Anytime you build a home, you’ll have to dig the ground and install the foundation. This will leave gaps or holes around your foundation walls. Such holes need to be filled five to seven days after the foundation slab cures. Otherwise, you will experience water problems. Most builders pour the excavated soil right back into the holes while others use alternative refill materials.
Let’s explore what backfill is and why it’s necessary after construction. Then, we will look at some common backfill materials. We’ll finish off by taking you through the steps of backfilling the foundation hole.
What Is Backfill?
Backfill is any material that’s used to refill an excavated hole or trench in your yard. It can be the soil that’s been dug out of the ground, a mixture of gravel and sand, or commercial products.
Backfilling, which is the process of refilling the trench or holes in excavated areas, is done in layers. Foundation builders usually wait for the floor joists to be built above the foundation before they start filling the holes.
Backfilling serves these four purposes:
- Increases the foundation’s strength to withstand the load from your home or building
- Supports a building’s foundation
- Increases the overall performance and stability of the structure
- Promotes exterior water drainage
You have to choose a suitable backfill material, the best way to compact it, and the duration of backfilling.
Types of Backfill
Depending on your project and drainage needs, your contractor may recommend and use any of these materials.
Coarse-grained soil: It’s a mixture of gravel, sandy soil, and a negligible amount of fine materials. This material provides good foundation support and is easy to compact.
Limestone screenings: If you’re looking for a backfill material that compacts well, consider limestone screenings. They’re mostly used for sewer and pipe backfills and a base for brick paving.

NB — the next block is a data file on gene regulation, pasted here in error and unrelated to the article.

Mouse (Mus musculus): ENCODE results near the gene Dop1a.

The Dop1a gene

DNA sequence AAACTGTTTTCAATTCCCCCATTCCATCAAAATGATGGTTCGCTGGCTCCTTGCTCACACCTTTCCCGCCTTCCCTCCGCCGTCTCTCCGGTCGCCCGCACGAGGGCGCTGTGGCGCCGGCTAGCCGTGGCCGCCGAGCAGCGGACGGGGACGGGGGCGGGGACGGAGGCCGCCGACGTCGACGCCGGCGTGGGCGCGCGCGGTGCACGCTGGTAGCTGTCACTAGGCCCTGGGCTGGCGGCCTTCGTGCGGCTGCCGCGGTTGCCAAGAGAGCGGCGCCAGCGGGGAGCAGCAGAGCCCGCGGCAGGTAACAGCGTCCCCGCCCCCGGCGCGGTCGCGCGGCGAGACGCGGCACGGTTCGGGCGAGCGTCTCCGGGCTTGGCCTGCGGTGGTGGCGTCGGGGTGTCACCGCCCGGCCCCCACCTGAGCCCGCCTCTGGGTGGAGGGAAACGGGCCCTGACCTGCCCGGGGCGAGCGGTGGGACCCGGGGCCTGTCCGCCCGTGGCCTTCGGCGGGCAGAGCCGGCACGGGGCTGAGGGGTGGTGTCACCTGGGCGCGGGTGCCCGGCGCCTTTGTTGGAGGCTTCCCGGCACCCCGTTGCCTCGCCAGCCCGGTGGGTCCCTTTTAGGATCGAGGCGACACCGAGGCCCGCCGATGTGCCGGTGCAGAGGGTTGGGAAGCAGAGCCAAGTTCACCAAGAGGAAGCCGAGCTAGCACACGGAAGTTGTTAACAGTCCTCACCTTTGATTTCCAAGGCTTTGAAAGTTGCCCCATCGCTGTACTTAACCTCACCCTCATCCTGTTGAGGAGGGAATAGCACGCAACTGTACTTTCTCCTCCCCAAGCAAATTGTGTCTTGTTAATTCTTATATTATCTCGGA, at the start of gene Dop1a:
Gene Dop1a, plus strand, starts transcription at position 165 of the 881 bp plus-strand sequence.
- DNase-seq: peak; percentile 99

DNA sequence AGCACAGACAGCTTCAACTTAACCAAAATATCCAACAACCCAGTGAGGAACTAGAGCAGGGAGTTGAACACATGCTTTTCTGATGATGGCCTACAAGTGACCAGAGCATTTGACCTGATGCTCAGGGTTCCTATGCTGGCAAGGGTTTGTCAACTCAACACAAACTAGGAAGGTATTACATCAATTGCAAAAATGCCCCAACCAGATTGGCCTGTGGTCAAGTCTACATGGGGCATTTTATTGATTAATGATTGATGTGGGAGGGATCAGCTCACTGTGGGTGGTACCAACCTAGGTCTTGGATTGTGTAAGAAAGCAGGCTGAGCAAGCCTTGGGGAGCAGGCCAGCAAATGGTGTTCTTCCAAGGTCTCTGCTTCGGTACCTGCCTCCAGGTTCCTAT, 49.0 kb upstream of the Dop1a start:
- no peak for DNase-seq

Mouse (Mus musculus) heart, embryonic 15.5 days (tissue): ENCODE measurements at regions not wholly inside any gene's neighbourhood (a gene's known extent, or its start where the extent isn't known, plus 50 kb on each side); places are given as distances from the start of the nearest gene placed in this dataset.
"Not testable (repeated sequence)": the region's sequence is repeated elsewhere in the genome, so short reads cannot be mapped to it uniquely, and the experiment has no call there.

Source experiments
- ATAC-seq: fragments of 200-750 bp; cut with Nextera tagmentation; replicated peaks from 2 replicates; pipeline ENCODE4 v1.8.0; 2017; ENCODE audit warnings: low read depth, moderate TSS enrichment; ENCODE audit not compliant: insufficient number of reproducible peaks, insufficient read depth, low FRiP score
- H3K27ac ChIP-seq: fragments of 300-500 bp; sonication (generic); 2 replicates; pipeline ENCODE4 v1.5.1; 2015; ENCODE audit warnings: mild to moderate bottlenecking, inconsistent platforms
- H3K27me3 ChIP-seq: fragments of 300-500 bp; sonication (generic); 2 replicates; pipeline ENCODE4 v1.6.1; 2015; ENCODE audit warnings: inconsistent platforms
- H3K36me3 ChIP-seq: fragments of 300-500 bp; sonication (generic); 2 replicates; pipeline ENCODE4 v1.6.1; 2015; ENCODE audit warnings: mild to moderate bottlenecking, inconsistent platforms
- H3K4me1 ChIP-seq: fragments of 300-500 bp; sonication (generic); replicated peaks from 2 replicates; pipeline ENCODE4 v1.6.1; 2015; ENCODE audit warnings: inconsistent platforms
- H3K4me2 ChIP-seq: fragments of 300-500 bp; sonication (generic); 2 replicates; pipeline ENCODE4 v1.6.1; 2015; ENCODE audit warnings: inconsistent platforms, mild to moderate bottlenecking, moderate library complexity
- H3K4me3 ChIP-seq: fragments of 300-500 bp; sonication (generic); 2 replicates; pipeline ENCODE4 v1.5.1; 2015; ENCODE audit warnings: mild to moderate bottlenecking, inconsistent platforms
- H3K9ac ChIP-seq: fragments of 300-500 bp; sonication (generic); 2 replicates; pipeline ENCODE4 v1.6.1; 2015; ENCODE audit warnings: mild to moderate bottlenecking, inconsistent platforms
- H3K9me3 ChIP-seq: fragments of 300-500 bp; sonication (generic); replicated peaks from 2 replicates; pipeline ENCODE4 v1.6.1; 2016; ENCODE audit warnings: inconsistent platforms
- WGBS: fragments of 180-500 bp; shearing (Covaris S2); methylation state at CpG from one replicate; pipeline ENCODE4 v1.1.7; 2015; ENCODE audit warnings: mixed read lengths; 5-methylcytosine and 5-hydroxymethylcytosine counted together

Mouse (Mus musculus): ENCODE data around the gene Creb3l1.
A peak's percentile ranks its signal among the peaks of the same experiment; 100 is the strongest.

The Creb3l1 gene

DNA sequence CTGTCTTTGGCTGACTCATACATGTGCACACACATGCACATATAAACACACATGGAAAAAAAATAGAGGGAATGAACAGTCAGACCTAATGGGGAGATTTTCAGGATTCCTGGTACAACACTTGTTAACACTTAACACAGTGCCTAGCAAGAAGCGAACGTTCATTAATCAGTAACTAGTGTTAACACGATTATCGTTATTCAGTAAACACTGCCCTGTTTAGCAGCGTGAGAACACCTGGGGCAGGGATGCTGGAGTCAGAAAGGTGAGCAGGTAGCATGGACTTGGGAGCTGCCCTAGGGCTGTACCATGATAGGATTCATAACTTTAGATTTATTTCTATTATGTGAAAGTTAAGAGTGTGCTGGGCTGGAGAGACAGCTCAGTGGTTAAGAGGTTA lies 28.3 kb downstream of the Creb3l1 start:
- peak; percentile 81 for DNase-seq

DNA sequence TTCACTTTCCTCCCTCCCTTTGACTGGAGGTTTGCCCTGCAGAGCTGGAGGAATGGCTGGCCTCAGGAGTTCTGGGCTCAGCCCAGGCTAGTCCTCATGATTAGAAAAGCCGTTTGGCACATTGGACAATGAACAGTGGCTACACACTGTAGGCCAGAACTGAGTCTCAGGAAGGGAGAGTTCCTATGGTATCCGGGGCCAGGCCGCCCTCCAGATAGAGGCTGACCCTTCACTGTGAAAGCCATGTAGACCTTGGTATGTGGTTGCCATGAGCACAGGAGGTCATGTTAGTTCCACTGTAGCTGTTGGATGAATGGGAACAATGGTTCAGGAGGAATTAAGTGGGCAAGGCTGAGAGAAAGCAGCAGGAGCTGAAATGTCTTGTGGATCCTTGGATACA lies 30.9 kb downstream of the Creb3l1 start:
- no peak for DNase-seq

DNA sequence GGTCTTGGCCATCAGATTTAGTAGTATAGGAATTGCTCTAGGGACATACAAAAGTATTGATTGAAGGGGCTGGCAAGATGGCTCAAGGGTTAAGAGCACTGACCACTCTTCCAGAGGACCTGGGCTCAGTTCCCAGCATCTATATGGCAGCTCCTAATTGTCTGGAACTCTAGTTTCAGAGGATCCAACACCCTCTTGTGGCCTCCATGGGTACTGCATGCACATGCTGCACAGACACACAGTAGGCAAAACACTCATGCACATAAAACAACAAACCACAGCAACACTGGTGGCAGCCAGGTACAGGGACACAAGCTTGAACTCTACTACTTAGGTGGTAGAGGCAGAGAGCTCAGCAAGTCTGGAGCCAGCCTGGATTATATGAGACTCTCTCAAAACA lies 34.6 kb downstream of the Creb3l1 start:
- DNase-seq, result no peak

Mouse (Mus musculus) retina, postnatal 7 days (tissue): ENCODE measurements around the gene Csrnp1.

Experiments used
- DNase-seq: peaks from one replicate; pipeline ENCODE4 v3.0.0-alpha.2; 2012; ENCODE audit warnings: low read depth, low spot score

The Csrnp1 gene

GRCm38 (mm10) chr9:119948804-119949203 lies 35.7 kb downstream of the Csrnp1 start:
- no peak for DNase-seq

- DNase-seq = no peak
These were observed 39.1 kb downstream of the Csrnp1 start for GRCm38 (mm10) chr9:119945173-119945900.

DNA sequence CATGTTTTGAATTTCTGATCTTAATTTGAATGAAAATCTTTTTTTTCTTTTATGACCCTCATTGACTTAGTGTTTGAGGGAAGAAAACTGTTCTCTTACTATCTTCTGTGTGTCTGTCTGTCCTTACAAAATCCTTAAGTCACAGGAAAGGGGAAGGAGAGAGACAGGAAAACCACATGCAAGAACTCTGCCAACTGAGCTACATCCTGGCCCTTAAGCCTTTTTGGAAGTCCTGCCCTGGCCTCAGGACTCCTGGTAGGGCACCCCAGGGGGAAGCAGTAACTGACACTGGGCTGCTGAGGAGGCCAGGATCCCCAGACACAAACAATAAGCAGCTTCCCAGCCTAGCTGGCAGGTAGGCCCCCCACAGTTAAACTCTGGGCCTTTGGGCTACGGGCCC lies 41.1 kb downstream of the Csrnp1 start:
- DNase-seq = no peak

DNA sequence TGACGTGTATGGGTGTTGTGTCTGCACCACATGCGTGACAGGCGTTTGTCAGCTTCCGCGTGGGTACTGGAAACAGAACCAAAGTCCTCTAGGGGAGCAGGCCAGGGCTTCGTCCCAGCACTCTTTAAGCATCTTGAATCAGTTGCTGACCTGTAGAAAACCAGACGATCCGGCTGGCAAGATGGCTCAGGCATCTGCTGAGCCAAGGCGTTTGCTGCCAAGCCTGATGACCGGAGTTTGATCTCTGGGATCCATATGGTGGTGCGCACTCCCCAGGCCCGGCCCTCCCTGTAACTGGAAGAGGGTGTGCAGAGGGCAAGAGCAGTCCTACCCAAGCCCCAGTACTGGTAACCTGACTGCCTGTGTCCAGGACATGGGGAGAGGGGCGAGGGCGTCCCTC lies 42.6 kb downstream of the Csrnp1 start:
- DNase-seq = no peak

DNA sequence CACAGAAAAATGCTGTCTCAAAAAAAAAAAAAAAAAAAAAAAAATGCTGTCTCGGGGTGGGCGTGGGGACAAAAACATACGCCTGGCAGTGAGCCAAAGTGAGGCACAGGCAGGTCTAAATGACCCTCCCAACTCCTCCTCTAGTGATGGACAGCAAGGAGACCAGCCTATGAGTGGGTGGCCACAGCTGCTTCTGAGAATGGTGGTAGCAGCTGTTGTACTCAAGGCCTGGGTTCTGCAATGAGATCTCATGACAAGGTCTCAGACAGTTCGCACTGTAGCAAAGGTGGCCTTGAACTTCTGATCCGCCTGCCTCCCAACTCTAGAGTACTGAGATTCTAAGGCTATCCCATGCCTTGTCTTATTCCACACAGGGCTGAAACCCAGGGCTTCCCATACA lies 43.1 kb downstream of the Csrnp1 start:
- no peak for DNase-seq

Trench backfill: Similar to CA6 base stone, trench backfill is made up of small aggregate that drains and compacts well.
CA7 bedding stone: One of the most popular backfill materials, the CA7 or ¾” limestone is white/gray stone that self-compacts. Builders use it for pipe bedding, subbase, and improving soil drainage.
CA6 base stone: This is a subbase granular backfill that’s used along roadway shoulders. Some builders also use it as backfill for residential projects.
3” coarse stones: We recommend that you use the 3” stones to fill large holes in your yard because of their good drainage properties. These stones will form the first layer of the backfill. Once the trench is filled, a layer of CA6 base stone can be added for compaction.
Commercial by-products: Where suitable natural fills don’t exist, fly ash or furnace slag can act as backfill. The choice of commercial backfill depends on the site’s condition and engineering properties.
How to Backfill Your Foundation
Backfilling the foundation is a five-step process that goes like this:
- The area that needs backfilling is first cleaned and any stagnant water pumped out;
- A suitable backfill material for the foundation is identified;
- The contractor refills the trenches with backfill material in consecutive layers of 6” to 8”, starting from the corners;
- Each layer is compacted using a roller or any machine that’s available before the next refill; and
- Finally, all the layers are watered and compacted further using steel rammers or wooden log rammers.
Note: Wait for the foundation to cure before backfilling.
Compacting the Backfill
Regardless of how well you backfill the soil along your home’s perimeter, some of it will still be loose. This isn’t good as the backfill can get saturated by rainwater or melting snow. With nowhere to go, the standing water will start pushing against your basement or crawl space walls. This can lead to cracks and bowing walls. To prevent this scenario, compact your backfill properly. You can use a roller or any suitable compaction equipment to tamp down the soil.
If you’d like to waterproof your foundation after backfilling it or inspect your drainage systems, contact JES Foundation Repair for a free foundation repair inspection and quote. We’ll come over and assess the foundation and make recommendations that’ll keep water out.